Covid Self-Isolation Rule To Be Scrapped A Month Early, Announces Boris Johnson

Prime minister says he wants to end all domestic restrictions in England at the end of February.
House of Commons - PA Images via Getty Images

The law requiring people to self-isolate if they test positive for Covid could be scrapped at the end of February, Boris Johnson has announced.

Speaking at the start of PMQs on Wednesday, the prime minister said the remaining domestic restrictions could be lifted a month earlier than planned.

Johnson told MPs he would present the government’s “Living With Covid” strategy when the Commons returns from its recess on February 21.

“It is my intention to return on the first day after the half-term recess to present our strategy for living with Covid,” he said.

“Provided the current encouraging trends in the data continue, it is my expectation that we will be able to end the last domestic restrictions – including the legal requirement to self-isolate if you test positive – a full month early.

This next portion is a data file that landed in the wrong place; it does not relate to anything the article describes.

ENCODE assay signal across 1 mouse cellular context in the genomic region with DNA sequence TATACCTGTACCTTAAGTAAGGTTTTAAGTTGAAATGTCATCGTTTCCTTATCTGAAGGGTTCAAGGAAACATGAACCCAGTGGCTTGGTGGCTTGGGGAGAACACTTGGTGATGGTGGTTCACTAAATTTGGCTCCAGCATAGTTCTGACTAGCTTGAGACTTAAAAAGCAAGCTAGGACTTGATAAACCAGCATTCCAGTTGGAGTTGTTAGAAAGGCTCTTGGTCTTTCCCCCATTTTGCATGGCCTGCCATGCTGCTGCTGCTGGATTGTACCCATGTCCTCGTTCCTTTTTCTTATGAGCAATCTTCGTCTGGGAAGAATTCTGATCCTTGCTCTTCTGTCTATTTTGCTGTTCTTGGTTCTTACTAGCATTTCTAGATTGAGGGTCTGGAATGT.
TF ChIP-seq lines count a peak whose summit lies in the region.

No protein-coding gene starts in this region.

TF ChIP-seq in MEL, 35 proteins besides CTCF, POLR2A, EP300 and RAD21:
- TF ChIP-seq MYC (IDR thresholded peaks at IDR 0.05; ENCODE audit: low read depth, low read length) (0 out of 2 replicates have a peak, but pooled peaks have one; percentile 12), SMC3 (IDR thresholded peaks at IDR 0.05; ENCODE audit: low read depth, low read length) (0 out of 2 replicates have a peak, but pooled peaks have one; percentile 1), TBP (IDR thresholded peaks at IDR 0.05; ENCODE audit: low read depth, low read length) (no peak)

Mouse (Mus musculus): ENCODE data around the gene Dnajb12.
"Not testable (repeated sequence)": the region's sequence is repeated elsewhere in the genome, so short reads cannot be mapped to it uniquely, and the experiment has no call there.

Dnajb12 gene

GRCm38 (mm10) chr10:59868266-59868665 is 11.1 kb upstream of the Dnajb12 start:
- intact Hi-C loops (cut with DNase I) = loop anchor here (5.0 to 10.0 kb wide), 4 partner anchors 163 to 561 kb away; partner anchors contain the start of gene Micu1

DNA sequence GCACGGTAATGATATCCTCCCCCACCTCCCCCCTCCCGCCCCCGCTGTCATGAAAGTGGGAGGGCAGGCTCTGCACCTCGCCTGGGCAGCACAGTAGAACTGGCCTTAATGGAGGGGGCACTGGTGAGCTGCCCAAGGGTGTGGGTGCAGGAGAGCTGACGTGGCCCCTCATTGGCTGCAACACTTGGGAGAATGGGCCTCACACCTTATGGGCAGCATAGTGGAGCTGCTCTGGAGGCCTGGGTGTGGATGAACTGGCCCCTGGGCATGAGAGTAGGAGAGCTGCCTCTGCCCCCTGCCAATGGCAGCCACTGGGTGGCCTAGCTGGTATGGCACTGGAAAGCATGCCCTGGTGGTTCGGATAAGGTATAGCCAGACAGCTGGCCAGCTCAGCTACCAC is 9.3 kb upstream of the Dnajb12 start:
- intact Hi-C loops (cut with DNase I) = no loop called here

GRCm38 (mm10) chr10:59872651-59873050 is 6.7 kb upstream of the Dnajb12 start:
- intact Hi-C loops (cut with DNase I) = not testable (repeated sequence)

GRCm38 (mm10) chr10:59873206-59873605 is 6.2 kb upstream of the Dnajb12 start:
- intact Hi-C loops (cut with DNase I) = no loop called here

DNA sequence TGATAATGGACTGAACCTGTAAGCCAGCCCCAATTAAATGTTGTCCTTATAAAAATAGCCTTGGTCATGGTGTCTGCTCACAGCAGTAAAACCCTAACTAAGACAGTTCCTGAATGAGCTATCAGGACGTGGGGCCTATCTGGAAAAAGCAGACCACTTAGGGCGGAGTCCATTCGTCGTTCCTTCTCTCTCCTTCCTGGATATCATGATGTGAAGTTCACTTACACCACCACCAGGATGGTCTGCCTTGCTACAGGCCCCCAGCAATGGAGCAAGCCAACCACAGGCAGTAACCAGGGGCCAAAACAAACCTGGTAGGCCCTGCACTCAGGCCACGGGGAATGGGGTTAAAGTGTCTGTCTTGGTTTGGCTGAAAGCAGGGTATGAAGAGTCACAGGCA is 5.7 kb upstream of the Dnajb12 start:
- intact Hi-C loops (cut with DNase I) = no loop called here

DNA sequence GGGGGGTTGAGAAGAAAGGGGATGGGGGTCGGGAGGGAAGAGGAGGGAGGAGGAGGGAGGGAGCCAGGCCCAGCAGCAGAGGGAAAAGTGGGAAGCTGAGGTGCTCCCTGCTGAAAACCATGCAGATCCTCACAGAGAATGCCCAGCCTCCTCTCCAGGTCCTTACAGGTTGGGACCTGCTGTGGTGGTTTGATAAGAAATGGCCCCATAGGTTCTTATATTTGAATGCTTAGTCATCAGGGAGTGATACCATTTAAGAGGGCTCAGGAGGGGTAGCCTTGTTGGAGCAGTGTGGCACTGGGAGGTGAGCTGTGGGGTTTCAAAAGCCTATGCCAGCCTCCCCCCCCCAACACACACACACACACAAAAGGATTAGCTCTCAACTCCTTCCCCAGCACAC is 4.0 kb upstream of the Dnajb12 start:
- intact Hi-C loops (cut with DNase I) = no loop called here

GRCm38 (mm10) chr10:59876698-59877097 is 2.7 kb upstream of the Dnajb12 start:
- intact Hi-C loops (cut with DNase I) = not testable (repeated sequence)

Speaking after PMQs, Johnson’s spokesman said: “This would represent an important step for this country as we move out of the pandemic.

“It is thanks to the British people, who stepped up when needed, both at the start of the vaccine programme and the booster programme before Christmas.”

He added: “It’s a boon both for the public but also for our hard-hit businesses, particularly hospitality, enabling our economy to grow. It shows the hard work of the British people is paying off.”

There were 11,471 patients in hospital in England with Covid-19 on February 8, NHS figures show.

This is down 11% on the previous week but still higher than levels before Christmas.

However just 385 patients were in mechanical ventilator beds, the lowest number since last July.

Covid-19 cases in England currently average just under 64,000 a day, the lowest since mid-December, though this only includes people who have reported a positive test result and does not reflect the prevalence of the virus across the whole population.

The prime minister’s announcement came as Paul Hunter, professor of medicine at the University of East Anglia, said the UK is “past the point” where vaccinating young, healthy children against Covid will do any good.


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